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I was recently fortunate enough to sample some Spanish wines from the Beronia winery.
As you probably know, there are glasses that have been designed to be used with specific wines. There are glasses designed for pinot noir, cabernet sauvignon, chardonnay and every other wine grape variety in existence, including Missouri’s own Norton. Whether the specialization in wine glasses is called for, or not, is up to you, but it is common for wineries to use glasses specific to a variety when showing off their wines. However, not the Spanish.
In Spain, it is common and great entertainment for tourists to drink their wine out of a bota bag. Sounds strange, but it gets even stranger. The leather bota bag is held at arm's length, high above the head, and the wine runs out of the bota bag and into the mouth. The Spanish have developed the manual dexterity to achieve this goal with little effort; however, when I was asked to try it, more wine went into my eye and down my shirt than went into my mouth. I believe that my Austrian-Polish ancestry did not endow me the required dexterity or the aim achieved by the Spanish.
While my aim might have been off, the wines that I sampled certainly were not. Spanish wines have come a very long way in recent years. In the past, it was their low price and often unfamiliar grape varieties that made wine buyers a bit reluctant to spend their money on an unknown wine with a strange name. Today, the positions have been reversed. Spanish wines, being of excellent quality and affordable price, are considerably more attractive to wine drinkers.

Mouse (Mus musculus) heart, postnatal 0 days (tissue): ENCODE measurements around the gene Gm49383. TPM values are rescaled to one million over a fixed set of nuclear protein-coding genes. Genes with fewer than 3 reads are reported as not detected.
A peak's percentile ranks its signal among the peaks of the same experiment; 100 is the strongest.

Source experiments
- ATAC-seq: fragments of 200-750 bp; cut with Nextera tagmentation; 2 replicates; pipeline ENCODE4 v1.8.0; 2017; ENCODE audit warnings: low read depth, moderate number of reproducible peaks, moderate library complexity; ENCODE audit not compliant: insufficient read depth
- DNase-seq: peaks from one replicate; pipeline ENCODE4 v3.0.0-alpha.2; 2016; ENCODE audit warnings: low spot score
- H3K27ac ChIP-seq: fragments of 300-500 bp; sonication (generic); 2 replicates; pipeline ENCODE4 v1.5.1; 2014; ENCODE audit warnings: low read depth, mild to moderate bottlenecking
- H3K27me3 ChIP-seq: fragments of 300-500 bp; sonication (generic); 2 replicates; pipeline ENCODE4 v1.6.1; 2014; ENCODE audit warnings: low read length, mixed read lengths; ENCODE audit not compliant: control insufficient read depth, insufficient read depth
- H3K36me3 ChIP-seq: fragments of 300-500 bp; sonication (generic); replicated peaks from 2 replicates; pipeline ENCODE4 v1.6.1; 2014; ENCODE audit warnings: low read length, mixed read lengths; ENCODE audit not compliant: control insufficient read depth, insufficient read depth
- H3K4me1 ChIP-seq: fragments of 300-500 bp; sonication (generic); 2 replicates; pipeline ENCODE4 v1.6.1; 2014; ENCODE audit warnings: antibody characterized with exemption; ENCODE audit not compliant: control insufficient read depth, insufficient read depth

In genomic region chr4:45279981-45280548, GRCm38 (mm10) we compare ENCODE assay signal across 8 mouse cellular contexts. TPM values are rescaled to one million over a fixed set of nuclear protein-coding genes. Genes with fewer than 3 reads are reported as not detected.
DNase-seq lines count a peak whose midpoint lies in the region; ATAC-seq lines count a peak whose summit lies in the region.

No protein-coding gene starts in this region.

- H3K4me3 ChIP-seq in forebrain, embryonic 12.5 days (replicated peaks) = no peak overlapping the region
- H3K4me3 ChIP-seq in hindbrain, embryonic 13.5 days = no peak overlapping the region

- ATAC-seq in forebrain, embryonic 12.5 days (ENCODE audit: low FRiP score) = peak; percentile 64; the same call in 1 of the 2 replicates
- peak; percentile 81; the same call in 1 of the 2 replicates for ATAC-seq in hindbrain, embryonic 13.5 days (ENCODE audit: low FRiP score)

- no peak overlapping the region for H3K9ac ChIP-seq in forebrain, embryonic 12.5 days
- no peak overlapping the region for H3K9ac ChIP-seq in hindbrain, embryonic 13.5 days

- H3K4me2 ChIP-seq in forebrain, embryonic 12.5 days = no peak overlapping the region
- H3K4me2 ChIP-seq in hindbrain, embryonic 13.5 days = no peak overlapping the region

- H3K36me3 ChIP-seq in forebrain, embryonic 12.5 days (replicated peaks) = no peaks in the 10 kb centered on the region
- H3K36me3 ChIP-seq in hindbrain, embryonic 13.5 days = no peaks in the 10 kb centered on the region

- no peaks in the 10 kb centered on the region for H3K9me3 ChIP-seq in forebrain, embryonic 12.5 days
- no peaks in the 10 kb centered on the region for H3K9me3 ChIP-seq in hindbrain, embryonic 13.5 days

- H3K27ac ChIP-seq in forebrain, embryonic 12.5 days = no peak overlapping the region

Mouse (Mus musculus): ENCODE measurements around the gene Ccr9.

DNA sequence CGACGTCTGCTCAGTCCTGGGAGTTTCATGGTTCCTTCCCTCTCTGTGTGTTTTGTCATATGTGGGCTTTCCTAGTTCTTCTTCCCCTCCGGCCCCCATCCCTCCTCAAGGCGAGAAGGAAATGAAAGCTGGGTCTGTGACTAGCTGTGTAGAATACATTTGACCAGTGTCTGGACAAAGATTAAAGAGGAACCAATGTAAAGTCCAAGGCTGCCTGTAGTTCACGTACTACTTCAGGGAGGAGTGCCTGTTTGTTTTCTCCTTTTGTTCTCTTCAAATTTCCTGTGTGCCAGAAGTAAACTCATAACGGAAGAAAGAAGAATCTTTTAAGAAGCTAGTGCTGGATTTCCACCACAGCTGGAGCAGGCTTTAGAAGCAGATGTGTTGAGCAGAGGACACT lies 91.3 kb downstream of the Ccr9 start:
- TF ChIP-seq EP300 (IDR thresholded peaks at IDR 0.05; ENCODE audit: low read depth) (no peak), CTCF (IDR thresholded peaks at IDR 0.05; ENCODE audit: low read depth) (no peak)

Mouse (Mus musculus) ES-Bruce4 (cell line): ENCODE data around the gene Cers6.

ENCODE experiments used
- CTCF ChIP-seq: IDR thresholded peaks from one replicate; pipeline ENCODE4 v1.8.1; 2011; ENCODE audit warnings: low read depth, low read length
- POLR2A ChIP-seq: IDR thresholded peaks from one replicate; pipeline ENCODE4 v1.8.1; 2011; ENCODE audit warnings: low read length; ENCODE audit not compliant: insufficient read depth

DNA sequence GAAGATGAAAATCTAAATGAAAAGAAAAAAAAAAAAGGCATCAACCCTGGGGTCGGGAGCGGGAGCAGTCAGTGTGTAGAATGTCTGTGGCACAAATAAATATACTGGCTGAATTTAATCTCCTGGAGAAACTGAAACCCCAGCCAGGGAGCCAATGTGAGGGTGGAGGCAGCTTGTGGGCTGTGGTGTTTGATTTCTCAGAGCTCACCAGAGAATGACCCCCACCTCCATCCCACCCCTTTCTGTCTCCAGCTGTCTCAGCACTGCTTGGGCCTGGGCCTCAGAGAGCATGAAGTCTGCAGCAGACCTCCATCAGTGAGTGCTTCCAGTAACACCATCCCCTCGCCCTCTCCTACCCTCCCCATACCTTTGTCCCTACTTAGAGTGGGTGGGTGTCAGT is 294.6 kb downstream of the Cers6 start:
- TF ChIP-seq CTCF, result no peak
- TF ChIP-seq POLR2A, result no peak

Beronia 2019 Crianza ($15)
This wine is the perfect ambassador for Spanish wines. Made from the very popular Spanish grape blend of 95% tempranillo, 4% garnacha and 1% mazuelo, this product is sourced from the Rioja grape-growing district in the north-central part of Spain, an area that has gained fame for the quality of its grapes. This wine also is an excellent ambassador for Rioja red wines. It displays a deep, almost black, ruby color, the aromas of blackberries, blueberries and just a suggestion of pepper, as well as vanilla, oak and spice in the background. This is a fruity wine that could be your introduction to or reacquaintance with the red wines of Spain's Rioja district.
Beronia 2015 Tempranillo Gran Reserva ($30)
In years when grapes have good color and high acid and tannin levels, factors that make the wine from them suitable for long aging, the winemakers at Beronia consider making a “gran reserva” – the Spanish label for wines aged at least five years. Even before they start, the winemakers know that the wine will spend 28 months in mixed French and American oak barrels and then will receive an additional 36 months resting in the bottle to further age and mature. It is difficult to realize the incredible and costly journey that this can be. What results from all of this care is a soft, smooth and regal wine that almost defies description. The color is dark, and the aroma is a potpourri of stewed fruit. This wine is more of an experience than a beverage and a very pleasant experience at that.
Beronia 2018 Reserva ($25)
This is not a lesser wine than Beronia’s Gran Reserva, but rather it’s similar grapes that have been given a shorter aging period of 18 months in the same mixed-barrel process and a shorter bottle age of 18 months. What results is a wine that exhibits all the flavor and aroma of a gran reserva but without the incredible softness that is achieved by the extra aging. I am not indicating that the wine is sharp or heavy in tannins – it is not. To characterize this wine, I would compare it with an average-priced cabernet sauvignon. An enjoyable experiment would be to get both a reserva and gran reserva and experience for yourself what aging does for a wine.
Wine columnist Bennet Bodenstein can be reached at email@example.com.
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